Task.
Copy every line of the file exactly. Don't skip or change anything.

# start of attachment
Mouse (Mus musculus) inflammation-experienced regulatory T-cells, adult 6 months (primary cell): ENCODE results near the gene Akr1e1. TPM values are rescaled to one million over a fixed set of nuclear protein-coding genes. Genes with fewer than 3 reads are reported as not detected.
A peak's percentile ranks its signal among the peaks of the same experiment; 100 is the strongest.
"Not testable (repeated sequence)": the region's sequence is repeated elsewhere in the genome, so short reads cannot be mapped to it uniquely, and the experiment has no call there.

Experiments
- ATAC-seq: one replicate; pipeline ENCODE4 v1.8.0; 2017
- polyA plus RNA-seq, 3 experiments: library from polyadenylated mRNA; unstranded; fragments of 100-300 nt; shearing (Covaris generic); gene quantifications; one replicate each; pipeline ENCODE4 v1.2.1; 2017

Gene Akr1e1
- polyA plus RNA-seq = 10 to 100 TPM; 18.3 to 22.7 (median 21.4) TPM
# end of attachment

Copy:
Mouse (Mus musculus) inflammation-experienced regulatory T-cells, adult 6 months (primary cell): ENCODE results near the gene Akr1e1. TPM values are rescaled to one million over a fixed set of nuclear protein-coding genes. Genes with fewer than 3 reads are reported as not detected.
A peak's percentile ranks its signal among the peaks of the same experiment; 100 is the strongest.
"Not testable (repeated sequence)": the region's sequence is repeated elsewhere in the genome, so short reads cannot be mapped to it uniquely, and the experiment has no call there.

Experiments
- ATAC-seq: one replicate; pipeline ENCODE4 v1.8.0; 2017
- polyA plus RNA-seq, 3 experiments: library from polyadenylated mRNA; unstranded; fragments of 100-300 nt; shearing (Covaris generic); gene quantifications; one replicate each; pipeline ENCODE4 v1.2.1; 2017

Gene Akr1e1
- polyA plus RNA-seq = 10 to 100 TPM; 18.3 to 22.7 (median 21.4) TPM